What follows is a report, prepared by DEC, of recent missions carried out by Forest Rangers in the Adirondacks. » Continue Reading.


Wednesday, December 25, 2019

Adirondack ‘First Day’ Hikes Planned

dec first day hikeThe New York State Department of Environmental Conservation (DEC) has announced “first day” hikes planned for January 1, 2020, in DEC’s Region 5, which includes most of the Adirondacks.

Hikers should come prepared for the conditions with warm layered clothing, water, sunglasses, and proper footwear to be worn with snowshoes, warm hats, and gloves. » Continue Reading.


Thursday, December 19, 2019

Viewpoint: Rethink Boreas Ponds Motor Vehicle Access

Large washout on Gulf Brook RoadThe Adirondack Park Agency’s decision to classify the magnificent Boreas Ponds Tract to authorize motorized use of Gulf Brook Road is a done deal.

The State Department of Environmental Conservation’s (DEC’s) management plan to improve that road, establish parking, and allow permitted cars to drive to within a couple hundred yards of the Boreas Ponds is in the implementation phase.

In other words, the governmental custodians of the Boreas Tract will be allowing vehicular access deep into the Boreas Tract. Now the only question is whether the Adirondacks itself will allow vehicular access deep into the Boreas Tract. I would not be too sure about that. » Continue Reading.


Sunday, December 15, 2019

Improvements On Tap For Popular High Peaks Trailhead

parking attendant at Heart Lake Program CenterADK (Adirondack Mountain Club) has been awarded a $66,000 Smart Growth grant by the New York State Department of Environmental Conservation to use towards improving parking and interpretive signage at one of the busiest trailheads in the Adirondacks.

Although it has always been a popular site for hikers, visitor numbers have skyrocketed over the last decade at the Heart Lake/Adirondac Loj trailheads, to over 100,000 annually.  ADK said the project will not expand beyond the current car capacity of the parking area.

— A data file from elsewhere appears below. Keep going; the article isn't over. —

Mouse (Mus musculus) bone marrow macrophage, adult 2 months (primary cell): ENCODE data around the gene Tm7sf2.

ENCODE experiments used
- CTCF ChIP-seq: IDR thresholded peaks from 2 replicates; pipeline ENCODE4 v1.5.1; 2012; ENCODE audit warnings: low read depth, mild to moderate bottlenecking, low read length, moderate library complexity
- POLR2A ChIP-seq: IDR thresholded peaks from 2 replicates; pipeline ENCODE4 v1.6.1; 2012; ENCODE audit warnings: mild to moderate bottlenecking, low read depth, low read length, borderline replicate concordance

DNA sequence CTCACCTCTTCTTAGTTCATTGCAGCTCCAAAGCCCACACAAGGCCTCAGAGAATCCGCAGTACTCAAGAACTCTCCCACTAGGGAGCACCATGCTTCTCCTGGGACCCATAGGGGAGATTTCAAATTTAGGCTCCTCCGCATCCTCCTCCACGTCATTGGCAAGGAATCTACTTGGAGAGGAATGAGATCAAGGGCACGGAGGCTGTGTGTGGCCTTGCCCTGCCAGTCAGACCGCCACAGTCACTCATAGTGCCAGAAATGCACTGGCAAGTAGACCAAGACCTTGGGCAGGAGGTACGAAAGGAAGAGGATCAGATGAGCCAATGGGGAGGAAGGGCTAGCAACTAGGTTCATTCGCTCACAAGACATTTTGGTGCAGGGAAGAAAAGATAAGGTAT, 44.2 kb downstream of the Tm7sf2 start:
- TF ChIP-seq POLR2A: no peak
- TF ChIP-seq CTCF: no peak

» Continue Reading.


Sunday, December 15, 2019

DEC To Hold Annual Children’s Holiday Party

DEC logoThe New York State Department of Environmental Conservation (DEC) is set to host its 43nd Annual Children’s Holiday Party on Thursday, December 19, from 2:30 to 4 pm in the lobby of the DEC Regional Office in Ray Brook.

DEC holds this event for the enjoyment of children in the community. Santa Claus and Smokey Bear will both make appearances at the festivities and Santa will listen to the children’s wishes and hand out presents. Santa’s elves will also hand out balloons and paint faces. » Continue Reading.


Monday, December 9, 2019

Advocates Warn: Snowmobile Trails In Wilderness Areas Violate Law

remsen lake placid travel corridor mapAlternative snowmobile corridors proposed in the Remsen – Lake Placid Travel Corridor Draft Amendment violate the law and the “forever wild” mandate of the NYS Constitution and should be immediately removed from the draft according to Adirondack Wild: Friends of the Forest Preserve.

“The Department of Environmental Conservation’s inclusion of highly controversial alternative snowmobile routes which violate the law and a July 2019 court decision in a document dedicated to a Travel Corridor makes no sense to us,” the group’s managing partner David Gibson said in a statement sent to the press.

“This plan should stick to its topic, meaning the future of linear Rail and Recreational Trail segments from Big Moose to Lake Placid, and avoid mapping snowmobile community connectors outside of the Corridor on Forest Preserve which needlessly raise red flags and which blatantly violate wilderness law and a recent court decision.” » Continue Reading.


Monday, December 9, 2019

APA Considering 95-Foot Tower, 500-Acre Logging, More

APA Building in Ray Brook NYThe Adirondack Park Agency (APA) will hold its monthly meeting at its headquarters in Ray Brook, NY Thursday, December 12th, 2019.

The meeting will address consideration of a proposed telecommunication tower in Elizabethtown, a timber harvest plan for lands in Arietta and Lake Pleasant, authorizing proposed amendments to the Town of Indian Lake’s Local Land Use Program, and will get an overview of Adirondack Diversity Initiative’s six-month strategies and goals.

What follows is the agenda issued by the APA: » Continue Reading.


Friday, December 6, 2019

Featured Area: Paul Smith’s VIC

Paul Smiths College Visitor Interpretive Center Cross-Country Ski TrailsPaul Smith’s College Visitor Interpretive Center provides visitors with 25 miles of trails, including six miles of interpretive trails on their 3,000-acre property.

The trail system weaves through diverse ecosystems allowing visitors to immerse themselves in nature. The trail system traverses every habitat type found in the Adirondack Park (with the exception of alpine vegetation) and includes extensive boardwalks through wetland ecosystems. » Continue Reading.